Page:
Calls for Cordillera autonomy renewed
TABUK CITY, Kalinga, Philippines — Cordillera leaders have expressed hopes that the region’s shift to an autonomous status will be among President Rodrigo Duterte’s legislative agenda when he delivers the State of the Nation Address on July 22.
Along with government officials and advocates for Cordillera autonomy, they celebrated here on Monday the region’s formation as an administrative region, 32 years since it was formed by the late President Corazon Aquino on July 15, 1987.
Carrying this year’s theme, “Building One Greater Cordillera,” they gathered here to celebrate Cordillera Day with rituals, a grand street parade, a fashion show and the beating of the so-called Unity Gong.
Kalinga Rep. Allen Jesse Mangaoang said he sought the help of Taguig Rep. Alan Peter Cayetano, the presumptive Speaker, to raise their petition to the President.
“He (Cayetano) could help mention our struggle for autonomy with the President. Hopefully we can receive attention like the [Bangsamoro Autonomous Region in Muslim Mindanano, or BARMM],” Mangaoang told the Inquirer.
Mangaoang and Cayetano, who was endorsed by the President to head the House of Representatives, belong to the same political party.
Milagros Rimando, National Economic and Development Authority regional director, said they were exploring various channels to urge the President to include Cordillera autonomy among the priority bills in Congress.
Cordillera lawmakers filed House Bill No. 5343, which sought the establishment of the Cordillera Autonomous Region during the 17th Congress. It was the third attempt for an organic act for the Cordillera, one of two autonomous regions set in the 1987 Constitution. The other is the Autonomous Region in Muslim Mindanao.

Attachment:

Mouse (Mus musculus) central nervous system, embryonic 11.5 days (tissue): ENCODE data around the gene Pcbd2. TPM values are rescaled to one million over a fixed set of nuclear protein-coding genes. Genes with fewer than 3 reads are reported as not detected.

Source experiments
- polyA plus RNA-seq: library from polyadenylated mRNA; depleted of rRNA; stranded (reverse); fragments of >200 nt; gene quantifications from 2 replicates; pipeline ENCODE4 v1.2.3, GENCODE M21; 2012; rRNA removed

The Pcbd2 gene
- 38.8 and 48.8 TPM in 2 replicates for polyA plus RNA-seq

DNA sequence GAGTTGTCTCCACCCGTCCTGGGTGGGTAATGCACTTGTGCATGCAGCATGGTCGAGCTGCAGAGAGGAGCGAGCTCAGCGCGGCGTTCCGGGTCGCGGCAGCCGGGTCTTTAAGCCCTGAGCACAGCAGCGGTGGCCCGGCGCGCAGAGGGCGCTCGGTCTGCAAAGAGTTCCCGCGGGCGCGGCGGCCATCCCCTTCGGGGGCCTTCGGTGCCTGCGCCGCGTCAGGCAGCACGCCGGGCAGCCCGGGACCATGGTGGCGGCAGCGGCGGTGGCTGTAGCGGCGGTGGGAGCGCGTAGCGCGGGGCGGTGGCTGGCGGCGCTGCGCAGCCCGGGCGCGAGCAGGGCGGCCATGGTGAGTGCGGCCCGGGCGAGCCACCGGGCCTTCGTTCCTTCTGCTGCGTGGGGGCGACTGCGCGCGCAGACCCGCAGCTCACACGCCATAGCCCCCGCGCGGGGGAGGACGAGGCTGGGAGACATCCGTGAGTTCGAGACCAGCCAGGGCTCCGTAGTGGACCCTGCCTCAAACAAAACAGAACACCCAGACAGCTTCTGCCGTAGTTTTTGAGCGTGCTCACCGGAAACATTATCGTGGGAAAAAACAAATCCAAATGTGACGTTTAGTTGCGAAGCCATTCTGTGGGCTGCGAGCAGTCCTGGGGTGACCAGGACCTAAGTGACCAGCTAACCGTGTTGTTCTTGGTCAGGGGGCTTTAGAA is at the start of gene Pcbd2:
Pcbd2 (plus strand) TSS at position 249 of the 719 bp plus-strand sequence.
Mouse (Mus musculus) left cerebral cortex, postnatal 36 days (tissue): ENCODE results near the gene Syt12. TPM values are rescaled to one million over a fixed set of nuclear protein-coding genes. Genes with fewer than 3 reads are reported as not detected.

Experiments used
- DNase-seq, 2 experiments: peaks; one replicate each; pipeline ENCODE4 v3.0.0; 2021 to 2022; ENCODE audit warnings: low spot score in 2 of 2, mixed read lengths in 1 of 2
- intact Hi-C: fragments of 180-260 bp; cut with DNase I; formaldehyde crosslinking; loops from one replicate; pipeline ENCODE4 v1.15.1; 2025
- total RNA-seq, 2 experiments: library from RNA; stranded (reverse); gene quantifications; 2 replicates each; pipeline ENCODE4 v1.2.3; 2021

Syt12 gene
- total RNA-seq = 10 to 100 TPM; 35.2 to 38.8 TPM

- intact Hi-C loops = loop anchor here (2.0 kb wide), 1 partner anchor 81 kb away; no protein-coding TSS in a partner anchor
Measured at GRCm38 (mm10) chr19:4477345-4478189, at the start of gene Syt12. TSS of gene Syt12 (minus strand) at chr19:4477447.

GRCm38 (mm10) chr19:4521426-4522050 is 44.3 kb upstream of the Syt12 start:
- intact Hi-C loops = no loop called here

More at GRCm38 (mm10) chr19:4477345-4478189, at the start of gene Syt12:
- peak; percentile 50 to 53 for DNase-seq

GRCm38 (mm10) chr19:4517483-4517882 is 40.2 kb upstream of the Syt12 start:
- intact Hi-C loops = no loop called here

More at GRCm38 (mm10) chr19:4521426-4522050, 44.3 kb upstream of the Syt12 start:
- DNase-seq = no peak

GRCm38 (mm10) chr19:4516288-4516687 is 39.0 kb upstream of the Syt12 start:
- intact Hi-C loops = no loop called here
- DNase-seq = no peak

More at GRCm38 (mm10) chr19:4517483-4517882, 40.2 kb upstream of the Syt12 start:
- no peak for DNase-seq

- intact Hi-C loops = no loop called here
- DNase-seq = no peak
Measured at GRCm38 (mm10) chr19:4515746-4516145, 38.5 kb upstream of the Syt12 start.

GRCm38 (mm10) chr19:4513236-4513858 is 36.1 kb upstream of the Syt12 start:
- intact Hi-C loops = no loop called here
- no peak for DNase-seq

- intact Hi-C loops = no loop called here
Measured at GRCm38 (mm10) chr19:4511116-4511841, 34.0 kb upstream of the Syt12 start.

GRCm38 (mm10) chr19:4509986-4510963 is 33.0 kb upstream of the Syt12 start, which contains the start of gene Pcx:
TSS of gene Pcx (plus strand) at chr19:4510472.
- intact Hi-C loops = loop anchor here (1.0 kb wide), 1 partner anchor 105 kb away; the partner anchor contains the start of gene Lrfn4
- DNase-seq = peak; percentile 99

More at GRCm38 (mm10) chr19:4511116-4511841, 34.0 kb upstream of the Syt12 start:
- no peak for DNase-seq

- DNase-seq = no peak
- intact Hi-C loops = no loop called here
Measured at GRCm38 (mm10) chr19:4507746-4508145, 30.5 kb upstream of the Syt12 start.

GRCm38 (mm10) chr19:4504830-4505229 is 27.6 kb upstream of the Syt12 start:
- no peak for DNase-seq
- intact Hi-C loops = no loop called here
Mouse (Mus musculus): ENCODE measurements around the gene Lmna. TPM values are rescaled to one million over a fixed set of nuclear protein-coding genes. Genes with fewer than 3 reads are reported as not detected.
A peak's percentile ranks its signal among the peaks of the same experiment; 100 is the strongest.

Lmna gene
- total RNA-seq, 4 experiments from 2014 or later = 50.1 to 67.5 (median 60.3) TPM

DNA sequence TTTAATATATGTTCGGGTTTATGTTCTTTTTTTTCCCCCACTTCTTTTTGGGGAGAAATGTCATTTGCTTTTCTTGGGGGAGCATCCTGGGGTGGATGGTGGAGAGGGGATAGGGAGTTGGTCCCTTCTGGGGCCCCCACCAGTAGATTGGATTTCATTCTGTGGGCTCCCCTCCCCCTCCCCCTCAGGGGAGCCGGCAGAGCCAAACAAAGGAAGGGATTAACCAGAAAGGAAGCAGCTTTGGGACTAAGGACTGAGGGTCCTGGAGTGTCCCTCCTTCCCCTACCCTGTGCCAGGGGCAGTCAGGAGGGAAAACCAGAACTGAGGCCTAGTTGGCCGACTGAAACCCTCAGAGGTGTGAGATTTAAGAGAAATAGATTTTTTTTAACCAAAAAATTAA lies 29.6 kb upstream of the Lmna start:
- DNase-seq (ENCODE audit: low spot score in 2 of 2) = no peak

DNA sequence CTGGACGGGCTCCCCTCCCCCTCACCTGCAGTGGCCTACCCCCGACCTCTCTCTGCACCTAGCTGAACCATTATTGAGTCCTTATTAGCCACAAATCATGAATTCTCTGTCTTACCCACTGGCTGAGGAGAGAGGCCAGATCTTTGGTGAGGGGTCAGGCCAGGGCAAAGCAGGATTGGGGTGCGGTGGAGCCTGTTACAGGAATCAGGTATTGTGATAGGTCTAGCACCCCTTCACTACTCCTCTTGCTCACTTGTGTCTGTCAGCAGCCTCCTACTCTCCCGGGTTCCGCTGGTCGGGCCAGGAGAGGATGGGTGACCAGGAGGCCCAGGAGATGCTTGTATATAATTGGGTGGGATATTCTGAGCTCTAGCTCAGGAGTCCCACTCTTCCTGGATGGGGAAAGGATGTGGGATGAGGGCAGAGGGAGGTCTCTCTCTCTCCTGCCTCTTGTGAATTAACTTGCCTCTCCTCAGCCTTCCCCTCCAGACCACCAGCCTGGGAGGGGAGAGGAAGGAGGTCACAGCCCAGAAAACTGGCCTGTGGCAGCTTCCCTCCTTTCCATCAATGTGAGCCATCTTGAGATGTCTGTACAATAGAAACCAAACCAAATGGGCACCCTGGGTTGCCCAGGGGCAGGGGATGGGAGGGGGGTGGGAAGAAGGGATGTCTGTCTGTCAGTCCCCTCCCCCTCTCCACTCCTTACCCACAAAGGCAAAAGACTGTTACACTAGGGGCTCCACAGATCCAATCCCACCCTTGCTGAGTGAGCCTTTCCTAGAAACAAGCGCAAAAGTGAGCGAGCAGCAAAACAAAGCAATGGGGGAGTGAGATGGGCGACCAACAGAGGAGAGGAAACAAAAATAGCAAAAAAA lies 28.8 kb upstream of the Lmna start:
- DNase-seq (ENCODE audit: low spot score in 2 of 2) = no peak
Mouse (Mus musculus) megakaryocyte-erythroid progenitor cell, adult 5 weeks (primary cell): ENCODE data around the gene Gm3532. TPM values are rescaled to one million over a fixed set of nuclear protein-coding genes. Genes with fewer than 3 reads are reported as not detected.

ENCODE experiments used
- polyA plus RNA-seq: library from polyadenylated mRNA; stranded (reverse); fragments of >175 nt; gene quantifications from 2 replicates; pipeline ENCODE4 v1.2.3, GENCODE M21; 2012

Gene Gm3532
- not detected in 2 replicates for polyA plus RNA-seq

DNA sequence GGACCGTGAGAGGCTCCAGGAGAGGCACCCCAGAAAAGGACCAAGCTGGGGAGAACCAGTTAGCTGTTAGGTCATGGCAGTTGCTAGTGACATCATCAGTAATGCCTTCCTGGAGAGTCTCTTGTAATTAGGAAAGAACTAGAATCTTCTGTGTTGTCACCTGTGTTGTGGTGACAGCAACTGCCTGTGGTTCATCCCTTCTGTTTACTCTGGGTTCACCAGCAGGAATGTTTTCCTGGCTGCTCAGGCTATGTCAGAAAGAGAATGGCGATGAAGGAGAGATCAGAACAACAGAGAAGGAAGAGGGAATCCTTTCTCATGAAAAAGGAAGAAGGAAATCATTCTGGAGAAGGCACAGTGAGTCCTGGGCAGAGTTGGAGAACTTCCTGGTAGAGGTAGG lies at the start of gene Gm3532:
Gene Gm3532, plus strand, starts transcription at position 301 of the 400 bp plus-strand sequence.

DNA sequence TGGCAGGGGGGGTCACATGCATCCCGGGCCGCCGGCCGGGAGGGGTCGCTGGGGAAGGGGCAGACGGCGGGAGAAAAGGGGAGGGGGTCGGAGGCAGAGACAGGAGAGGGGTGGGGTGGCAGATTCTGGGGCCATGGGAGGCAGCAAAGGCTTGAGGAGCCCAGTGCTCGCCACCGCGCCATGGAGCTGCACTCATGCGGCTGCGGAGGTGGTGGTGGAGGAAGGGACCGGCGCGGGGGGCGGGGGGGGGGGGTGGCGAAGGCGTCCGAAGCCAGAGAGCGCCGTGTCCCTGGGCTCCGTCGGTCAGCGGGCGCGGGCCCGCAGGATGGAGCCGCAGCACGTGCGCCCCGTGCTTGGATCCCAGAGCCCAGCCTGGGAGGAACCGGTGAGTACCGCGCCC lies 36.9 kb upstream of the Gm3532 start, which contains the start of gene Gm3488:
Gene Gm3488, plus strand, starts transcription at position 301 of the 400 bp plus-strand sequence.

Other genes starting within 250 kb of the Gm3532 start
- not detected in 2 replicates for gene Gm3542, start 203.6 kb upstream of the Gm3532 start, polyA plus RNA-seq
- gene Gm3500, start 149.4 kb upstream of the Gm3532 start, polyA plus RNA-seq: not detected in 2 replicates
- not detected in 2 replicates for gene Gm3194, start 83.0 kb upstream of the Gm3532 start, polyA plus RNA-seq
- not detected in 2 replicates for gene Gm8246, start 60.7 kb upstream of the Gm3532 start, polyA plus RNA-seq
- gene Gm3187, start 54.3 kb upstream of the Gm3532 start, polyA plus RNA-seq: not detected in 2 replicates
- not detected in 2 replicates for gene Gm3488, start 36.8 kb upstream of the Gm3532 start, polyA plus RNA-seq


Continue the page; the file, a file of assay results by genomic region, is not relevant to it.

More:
Cordillera is composed of the landlocked Abra, Apayao, Benguet, Ifugao, Kalinga and Mountain Province, and Baguio City.
Mountain Province Rep. Maximo Dalog Jr. said a new bill would be refiled by all seven Cordillera congressmen after “a thorough review and possible revisions.”
Dalog said having all Cordillera lawmakers endorse the bill would signify a unified position among the region’s leaders to pursue autonomy.
‘Most effective option’
According to Rimando, who is also the vice chair of the Regional Development Council, Cordillera autonomy is the “most effective option” to pursue sustainable development through the management and use of the region’s natural resources.
In a plebiscite on Jan. 30, 1990, only Ifugao voted in favor of autonomy while only Apayao, then newly separated from Kalinga, voted for autonomy in the second plebiscite on March 9, 1998.
Rimando said the lack of understanding on autonomy led to the failure of the two previous referendums. “We don’t want a third failure that is why we are taking calculated moves,” she said.
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